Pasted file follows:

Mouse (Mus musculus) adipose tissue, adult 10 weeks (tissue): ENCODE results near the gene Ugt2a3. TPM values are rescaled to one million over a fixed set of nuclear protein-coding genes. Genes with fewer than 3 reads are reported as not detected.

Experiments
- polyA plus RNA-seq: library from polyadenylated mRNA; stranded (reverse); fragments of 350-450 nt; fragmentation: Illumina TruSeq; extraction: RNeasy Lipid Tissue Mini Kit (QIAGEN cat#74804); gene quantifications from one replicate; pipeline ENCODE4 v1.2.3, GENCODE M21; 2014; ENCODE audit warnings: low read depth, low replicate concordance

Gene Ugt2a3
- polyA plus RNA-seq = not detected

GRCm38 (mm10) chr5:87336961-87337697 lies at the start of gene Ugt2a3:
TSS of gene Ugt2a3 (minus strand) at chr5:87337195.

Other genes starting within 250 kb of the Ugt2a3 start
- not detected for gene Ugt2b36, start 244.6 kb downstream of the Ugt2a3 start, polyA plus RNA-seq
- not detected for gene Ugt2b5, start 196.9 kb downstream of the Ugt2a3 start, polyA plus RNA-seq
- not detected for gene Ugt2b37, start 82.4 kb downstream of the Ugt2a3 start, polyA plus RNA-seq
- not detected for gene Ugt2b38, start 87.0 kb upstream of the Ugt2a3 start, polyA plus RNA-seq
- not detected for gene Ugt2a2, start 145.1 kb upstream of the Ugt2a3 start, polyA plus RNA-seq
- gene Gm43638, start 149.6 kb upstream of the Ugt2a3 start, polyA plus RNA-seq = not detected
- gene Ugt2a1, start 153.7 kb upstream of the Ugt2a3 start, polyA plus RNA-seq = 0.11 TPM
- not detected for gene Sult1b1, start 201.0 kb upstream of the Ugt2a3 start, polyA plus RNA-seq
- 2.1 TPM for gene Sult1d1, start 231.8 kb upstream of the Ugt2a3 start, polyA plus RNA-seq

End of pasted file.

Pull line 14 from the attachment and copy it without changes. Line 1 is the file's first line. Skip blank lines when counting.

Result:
- gene Gm43638, start 149.6 kb upstream of the Ugt2a3 start, polyA plus RNA-seq = not detected